Cyril Ramaphosa quite literally “got down with the kids” on Sunday, performing a lively vosho on stage in Polokwane, Limpopo. Youth Day 2019 is lit!
Cyril Ramaphosa may not be everyone’s favourite leader, but he has certainly taken the captain’s armband for the celebrations of Youth Day 2019. The president took to the stage in Limpopo for a keynote speech, but he didn’t let official business get in the way of having a little shuffle.
Ramaphosa was on stage with Holly Rey and the National Youth Development Agency, a group who are creating and promoting greater coordination for youngsters looking to set themselves up with a career. Cyril was also ably backed by David Mabuza, who we assume is legally obliged to vosho whenever his boss has to.
Watch Cyril Ramaphosa vosho here:
— Sport, Arts & Culture (@ArtsCultureSA) June 16, 2019
The second angle is even better, mind…
Cyril Come Dancing: The verdicts are in…
As you’d expect, the dance moves have caused quite a stir on social media. Some South Africans feeling the spirit of the day were pleasantly surprised with Cyril’s slick moves:
— Tshego Moagi (@TshegoMoagi_) June 16, 2019
Youth Day issues addressed
Cyril Ramaphosa didn’t just show up to Polokwane Cricket Club to breakout the rascal moves, though. He was there to make some very salient points about Youth Day, commemorating the Soweto Uprising that changed the course of South African history. Despite those heroics, the youngsters of this country still face an uncertain future 43 years later.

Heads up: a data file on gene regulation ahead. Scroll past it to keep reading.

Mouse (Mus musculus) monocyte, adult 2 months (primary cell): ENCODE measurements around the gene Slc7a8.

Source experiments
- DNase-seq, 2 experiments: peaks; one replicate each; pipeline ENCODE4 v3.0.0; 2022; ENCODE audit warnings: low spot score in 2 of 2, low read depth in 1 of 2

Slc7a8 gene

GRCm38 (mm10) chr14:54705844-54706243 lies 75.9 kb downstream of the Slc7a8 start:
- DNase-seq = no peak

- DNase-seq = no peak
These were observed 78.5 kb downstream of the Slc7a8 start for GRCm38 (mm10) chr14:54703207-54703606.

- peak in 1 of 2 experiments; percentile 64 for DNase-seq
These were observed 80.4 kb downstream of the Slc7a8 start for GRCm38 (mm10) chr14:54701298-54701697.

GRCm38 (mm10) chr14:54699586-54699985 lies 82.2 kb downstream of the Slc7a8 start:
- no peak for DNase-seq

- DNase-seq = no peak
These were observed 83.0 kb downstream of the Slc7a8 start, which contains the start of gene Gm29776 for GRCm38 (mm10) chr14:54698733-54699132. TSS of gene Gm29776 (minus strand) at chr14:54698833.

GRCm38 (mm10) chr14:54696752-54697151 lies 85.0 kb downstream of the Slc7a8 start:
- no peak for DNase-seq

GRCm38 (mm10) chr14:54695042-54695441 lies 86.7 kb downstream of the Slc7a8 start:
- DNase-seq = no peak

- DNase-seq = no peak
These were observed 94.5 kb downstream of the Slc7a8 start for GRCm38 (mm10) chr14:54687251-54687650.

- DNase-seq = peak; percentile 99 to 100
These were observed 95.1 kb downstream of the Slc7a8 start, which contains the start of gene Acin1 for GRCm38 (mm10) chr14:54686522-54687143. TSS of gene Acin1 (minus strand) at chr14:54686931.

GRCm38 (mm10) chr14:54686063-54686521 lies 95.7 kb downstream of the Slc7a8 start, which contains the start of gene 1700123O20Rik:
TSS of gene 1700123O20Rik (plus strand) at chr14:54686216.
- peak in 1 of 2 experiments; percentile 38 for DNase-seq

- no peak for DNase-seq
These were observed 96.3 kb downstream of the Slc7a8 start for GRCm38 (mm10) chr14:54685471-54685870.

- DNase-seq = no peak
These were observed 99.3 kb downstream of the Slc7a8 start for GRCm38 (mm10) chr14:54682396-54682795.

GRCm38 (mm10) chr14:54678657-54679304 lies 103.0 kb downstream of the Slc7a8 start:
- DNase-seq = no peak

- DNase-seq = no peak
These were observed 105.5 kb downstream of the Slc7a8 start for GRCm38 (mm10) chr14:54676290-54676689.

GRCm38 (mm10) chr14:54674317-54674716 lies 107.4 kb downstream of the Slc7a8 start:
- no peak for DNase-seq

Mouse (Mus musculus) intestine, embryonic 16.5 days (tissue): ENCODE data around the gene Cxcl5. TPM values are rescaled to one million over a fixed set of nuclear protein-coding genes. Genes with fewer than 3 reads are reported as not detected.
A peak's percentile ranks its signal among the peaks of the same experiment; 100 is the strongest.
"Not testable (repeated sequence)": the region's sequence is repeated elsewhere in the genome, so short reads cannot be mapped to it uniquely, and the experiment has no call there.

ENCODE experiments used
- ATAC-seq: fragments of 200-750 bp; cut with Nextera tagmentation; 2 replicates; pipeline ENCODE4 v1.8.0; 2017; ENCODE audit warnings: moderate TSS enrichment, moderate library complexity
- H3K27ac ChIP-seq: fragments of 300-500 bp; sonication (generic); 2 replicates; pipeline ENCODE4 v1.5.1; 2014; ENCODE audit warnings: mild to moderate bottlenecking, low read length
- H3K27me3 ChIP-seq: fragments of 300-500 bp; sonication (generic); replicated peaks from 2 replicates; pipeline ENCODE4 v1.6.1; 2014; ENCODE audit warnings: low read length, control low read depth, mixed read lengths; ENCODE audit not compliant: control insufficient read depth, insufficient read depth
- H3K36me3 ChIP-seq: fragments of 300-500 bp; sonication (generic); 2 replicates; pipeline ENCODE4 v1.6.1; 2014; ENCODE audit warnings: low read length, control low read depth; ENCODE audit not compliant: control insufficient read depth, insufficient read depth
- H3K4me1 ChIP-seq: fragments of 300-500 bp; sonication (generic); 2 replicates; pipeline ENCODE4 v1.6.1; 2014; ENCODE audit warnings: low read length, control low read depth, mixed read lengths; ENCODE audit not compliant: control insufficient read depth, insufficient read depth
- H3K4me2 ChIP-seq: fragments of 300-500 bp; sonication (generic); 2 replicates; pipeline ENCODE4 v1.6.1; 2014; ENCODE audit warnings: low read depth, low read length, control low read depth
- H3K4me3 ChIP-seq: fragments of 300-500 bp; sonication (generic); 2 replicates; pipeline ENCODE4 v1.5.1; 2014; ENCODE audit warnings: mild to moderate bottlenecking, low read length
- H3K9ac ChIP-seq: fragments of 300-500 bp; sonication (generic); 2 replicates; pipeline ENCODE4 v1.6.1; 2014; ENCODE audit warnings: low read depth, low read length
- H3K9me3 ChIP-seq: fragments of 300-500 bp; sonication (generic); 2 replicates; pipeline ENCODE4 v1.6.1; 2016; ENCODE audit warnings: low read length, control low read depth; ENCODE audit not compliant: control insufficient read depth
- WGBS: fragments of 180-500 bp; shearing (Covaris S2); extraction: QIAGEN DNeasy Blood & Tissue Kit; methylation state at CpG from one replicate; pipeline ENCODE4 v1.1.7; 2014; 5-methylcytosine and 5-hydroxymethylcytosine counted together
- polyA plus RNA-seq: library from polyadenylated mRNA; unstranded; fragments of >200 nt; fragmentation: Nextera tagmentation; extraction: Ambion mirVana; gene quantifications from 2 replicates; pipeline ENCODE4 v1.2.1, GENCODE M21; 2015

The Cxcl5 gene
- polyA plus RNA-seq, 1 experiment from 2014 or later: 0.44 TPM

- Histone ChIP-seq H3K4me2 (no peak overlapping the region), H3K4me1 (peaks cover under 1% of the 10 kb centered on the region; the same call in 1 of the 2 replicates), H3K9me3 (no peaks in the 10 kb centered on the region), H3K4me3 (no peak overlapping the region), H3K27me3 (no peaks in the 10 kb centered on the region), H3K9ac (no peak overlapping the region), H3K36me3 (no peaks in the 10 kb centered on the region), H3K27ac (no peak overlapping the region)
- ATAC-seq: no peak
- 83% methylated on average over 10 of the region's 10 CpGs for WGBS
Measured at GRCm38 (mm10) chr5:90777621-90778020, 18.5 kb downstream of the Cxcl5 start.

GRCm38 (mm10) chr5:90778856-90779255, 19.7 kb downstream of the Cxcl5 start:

Our youth unemployment is the worst in the world, and Ramaphosa vowed to tackle this issue as a priority during his new presidential term. He confirmed that technical and digital job opportunities will be created by his government, in order to optimise the country during the fourth industrial revolution:
“As a government, we are on a path to renew and grow our economy and to create decent jobs. We are prioritizing Science, technology, engineering, arts and mathematics in our education. Coding and data analytics are being introduced as school subjects.”
“Youth unemployment is indeed a national crisis and we call on all stakeholders to address this issue. We need commitment, determination and the will to open opportunities for young people in all parts of society”